Rice, Gonzales, Spellings step-up as cabinet exodus continues

(U-WIRE) WASHINGTON – As cool winter winds sweep away the last of the fall leaves, the political landscape finds that it, too, changes with the season — the Bush cabinet of the last four years has been drastically altered as six of its 15 members resign, with more to expected to follow.

History provides few parallels to such a massive cabinet shake-up, as Attorney General John Ashcroft, Secretary of State Colin Powell, Agriculture Secretary Ann Veneman, Energy Secretary Spencer Abraham, Commerce Secretary Don Evans and Education Secretary Rod Paige all resigned within the past two weeks.

The first was Ashcroft, the controversial figure who was both praised and assailed for his promotion of the USA Patriot Act, his denial of legal rights to Guantanamo Bay detainees, and his decision to subpoena private hospital records of abortion patients as a way to enforce the late-term abortion ban.

“The objective of securing the safety of Americans from crime and terror has been achieved,” said Ashcroft in a five-page handwritten letter to Bush, dated Nov. 2. “Yet I believe that the Department of Justice would be well served by new leadership and fresh inspiration.”

President Bush nominated current White House counsel Alberto Gonzales to Ashcroft’s post. With a Republican majority in Congress, Gonzales, 49, is likely to be confirmed, which would make him the first Hispanic attorney general in U.S. history.

On national security and civil liberty issues, Gonzales’s views are similar to Ashcroft’s — he advocates expanding the power of the executive branch and helped write parts of the Patriot Act. In a 2002 memo to Bush, he suggested that Geneva Conventions were not applicable to the interrogation of terrorists, a memo that was the cause for much outrage after the Abu Ghraib abuse scandal. Yet social issues Gonzales holds moderate stances on abortion and affirmative action, which has unsettled some conservatives.

The next major change was Monday’s resignation of Powell and the appointment of National Security Adviser Condoleezza Rice to his post. Unlike Powell, Rice is not expected to challenge the administration on foreign policy issues as she shares a close relationship and a near identical policy views with Bush. Rice’s deputy Stephen J. Hadley is likely to be named as her successor. If confirmed, Rice would be the first African American woman to fill the post.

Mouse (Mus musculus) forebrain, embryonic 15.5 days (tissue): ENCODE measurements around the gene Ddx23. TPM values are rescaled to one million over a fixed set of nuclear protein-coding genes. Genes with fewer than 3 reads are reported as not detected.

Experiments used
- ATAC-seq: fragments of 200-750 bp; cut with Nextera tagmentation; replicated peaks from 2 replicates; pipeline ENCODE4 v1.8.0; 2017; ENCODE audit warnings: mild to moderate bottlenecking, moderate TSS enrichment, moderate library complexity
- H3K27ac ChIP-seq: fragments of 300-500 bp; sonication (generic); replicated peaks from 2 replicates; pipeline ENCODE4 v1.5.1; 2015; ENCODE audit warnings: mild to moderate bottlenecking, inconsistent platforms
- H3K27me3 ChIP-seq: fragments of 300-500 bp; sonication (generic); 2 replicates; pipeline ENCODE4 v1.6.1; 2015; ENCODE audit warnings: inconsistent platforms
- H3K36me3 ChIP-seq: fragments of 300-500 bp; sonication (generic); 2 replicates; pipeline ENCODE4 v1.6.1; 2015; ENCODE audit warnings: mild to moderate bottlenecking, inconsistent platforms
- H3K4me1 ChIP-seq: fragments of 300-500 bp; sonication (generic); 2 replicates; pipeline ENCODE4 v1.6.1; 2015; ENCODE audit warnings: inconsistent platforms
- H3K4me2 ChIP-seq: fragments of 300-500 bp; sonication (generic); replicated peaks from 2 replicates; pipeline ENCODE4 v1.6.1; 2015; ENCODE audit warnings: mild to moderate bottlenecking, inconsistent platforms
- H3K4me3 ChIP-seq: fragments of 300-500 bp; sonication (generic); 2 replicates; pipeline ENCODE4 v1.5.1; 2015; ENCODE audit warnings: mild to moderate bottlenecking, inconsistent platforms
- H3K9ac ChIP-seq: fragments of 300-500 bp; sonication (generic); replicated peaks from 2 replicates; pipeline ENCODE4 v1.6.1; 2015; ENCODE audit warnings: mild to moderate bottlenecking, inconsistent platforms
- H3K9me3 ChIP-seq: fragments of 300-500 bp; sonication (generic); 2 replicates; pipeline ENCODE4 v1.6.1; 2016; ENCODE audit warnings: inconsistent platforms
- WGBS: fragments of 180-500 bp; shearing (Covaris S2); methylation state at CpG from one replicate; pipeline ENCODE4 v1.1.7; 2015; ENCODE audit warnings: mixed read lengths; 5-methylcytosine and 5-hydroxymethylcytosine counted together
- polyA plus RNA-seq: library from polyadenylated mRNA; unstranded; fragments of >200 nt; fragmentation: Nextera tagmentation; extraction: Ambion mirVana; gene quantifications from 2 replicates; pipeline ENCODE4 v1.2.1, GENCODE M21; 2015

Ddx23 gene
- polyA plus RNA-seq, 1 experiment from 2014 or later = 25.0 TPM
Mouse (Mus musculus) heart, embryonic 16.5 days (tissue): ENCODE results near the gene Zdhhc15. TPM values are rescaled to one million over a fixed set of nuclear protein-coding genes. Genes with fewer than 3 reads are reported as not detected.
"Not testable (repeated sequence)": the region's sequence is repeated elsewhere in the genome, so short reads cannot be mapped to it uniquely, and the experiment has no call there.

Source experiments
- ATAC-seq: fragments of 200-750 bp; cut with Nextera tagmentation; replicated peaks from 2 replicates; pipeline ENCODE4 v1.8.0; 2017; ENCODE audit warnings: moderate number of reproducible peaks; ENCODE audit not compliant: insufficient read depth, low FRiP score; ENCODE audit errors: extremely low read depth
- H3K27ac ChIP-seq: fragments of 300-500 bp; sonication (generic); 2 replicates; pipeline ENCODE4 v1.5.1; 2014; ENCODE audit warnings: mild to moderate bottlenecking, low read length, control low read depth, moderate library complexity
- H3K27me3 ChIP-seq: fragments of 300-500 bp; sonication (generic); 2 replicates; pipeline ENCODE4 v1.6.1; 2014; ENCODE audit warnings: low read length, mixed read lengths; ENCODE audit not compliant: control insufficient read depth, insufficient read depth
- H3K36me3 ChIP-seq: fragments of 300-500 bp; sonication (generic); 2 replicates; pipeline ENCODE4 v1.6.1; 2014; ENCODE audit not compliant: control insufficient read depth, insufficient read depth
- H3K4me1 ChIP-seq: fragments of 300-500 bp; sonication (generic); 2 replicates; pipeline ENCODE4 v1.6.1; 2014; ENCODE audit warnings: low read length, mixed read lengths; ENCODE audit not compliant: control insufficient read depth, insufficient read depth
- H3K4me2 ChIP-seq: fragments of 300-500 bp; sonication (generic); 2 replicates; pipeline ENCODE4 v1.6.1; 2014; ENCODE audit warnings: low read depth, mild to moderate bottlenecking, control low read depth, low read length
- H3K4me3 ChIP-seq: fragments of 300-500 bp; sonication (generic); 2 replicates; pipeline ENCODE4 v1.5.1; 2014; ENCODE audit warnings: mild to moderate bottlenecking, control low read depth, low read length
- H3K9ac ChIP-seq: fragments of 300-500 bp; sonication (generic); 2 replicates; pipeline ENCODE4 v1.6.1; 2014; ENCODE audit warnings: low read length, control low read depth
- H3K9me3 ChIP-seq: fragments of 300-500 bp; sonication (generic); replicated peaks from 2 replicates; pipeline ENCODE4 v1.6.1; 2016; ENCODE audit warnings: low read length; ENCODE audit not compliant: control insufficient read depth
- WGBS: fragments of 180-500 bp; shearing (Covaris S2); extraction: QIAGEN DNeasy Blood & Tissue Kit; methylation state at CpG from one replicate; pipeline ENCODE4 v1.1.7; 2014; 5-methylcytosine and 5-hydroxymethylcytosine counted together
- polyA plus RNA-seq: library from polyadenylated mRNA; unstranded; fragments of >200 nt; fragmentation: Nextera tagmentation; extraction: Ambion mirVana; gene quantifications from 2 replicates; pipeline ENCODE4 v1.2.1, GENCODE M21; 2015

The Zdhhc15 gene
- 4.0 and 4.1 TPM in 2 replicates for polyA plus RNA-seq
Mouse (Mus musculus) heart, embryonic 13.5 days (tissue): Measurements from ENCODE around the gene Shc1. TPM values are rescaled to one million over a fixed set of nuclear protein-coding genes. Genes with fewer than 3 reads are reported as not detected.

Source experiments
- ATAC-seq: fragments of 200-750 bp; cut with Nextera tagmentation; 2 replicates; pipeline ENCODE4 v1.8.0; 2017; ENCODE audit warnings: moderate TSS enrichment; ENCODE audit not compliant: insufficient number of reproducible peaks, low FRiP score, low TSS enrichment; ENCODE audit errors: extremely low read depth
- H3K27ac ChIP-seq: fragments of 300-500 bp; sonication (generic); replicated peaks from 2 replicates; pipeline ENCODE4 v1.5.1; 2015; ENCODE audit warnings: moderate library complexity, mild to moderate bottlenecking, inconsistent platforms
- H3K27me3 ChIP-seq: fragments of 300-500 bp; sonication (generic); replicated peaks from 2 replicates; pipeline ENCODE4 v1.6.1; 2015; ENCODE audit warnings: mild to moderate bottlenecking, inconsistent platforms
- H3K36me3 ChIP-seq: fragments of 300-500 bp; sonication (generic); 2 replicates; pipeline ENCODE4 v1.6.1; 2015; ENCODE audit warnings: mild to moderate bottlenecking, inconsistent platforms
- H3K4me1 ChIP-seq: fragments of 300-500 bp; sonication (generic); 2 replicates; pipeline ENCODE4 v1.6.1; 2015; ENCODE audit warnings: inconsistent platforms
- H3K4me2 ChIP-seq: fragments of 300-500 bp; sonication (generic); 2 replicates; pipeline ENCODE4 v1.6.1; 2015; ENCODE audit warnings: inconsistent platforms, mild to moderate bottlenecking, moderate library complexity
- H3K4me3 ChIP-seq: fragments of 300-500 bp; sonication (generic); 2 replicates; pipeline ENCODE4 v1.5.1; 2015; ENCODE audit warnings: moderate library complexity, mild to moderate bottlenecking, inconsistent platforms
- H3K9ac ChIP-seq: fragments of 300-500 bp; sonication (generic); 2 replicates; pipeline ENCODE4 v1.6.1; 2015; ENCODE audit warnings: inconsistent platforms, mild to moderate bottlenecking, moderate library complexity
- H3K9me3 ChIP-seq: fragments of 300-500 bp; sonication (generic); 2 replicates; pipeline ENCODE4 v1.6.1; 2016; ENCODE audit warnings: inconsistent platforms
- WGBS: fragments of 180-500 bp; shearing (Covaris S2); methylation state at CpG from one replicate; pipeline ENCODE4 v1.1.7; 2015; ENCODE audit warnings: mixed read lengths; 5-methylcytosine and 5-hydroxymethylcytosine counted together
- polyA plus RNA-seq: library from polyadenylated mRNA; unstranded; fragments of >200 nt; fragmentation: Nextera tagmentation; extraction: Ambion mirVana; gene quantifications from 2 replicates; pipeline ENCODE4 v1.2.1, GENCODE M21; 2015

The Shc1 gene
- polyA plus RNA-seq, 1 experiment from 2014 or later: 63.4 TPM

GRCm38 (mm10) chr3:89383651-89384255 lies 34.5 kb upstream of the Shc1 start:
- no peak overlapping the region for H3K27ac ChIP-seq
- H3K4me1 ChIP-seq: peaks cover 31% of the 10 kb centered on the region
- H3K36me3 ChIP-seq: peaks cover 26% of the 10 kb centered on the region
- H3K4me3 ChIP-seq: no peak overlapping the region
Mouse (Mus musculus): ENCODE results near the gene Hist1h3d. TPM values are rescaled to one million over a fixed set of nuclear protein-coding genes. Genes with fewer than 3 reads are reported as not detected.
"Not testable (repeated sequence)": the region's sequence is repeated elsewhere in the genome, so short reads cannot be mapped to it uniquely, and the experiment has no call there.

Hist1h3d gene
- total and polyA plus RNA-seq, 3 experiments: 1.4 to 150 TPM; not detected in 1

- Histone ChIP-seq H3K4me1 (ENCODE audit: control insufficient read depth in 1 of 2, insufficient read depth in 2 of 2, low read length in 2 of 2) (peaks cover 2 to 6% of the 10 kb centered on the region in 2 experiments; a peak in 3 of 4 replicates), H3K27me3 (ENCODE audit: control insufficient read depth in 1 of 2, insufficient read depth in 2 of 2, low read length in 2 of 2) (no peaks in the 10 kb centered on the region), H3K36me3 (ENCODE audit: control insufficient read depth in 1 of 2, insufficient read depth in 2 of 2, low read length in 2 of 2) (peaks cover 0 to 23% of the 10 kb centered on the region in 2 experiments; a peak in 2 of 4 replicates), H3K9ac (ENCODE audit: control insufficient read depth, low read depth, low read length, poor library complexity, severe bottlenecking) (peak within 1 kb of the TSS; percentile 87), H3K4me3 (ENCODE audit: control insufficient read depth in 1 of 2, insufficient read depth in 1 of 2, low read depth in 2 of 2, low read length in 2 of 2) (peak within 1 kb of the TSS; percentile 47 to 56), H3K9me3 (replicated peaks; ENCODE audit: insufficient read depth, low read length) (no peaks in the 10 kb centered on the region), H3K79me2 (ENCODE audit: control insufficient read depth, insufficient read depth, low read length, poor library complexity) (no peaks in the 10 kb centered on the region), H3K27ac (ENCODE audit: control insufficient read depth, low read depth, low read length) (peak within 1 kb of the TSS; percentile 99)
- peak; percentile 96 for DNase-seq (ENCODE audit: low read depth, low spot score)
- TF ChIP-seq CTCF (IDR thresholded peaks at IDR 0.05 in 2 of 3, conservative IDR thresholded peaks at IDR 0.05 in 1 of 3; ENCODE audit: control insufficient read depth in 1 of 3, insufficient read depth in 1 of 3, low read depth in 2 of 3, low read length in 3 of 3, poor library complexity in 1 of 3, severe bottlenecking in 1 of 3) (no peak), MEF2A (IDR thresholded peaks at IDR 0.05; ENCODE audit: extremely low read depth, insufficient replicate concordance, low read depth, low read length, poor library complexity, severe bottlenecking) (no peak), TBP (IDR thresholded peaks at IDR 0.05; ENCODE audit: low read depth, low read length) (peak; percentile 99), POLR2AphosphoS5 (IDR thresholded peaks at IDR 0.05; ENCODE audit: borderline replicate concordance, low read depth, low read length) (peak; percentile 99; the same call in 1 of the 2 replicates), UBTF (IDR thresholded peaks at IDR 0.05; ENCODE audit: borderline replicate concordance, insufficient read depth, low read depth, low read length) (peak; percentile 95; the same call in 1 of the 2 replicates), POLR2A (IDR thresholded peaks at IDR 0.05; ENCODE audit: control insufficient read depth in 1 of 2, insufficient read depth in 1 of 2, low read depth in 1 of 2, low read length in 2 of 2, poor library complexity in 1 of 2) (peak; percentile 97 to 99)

“With Powell, there was a sense that he acted at least somewhat independently from Bush, and I don’t think that this is going to be true of Rice,” said Nikole Yinger, junior at the George Washington University. “But she is clearly very intelligent and quick on her feet, so I don’t think that his resignation is going to pose a significant problem.”

Powell, whose long history of public service is admired by many, spent most of his efforts on maintaining allied friendships, many oh which were tremendously strained by the war on Iraq and undermined by unilateralist ambitions within the administration. According to friends, Powell was “worn down” and “tired of his battles with Defense Secretary Donald H. Rumsfeld” reports the New York Times.

Wednesday Bush announced his choice of Domestic Policy Adviser Margaret Spellings to replace Paige. Her relationship with Bush dates back to 1994, when she served as political director for his campaign for governor. She played a key role in creating the No Child Left Behind Act, and has the support of the National School Boards Association — a group that Paige repeatedly clashed with, having referred to them recently as a “terrorist organization.”

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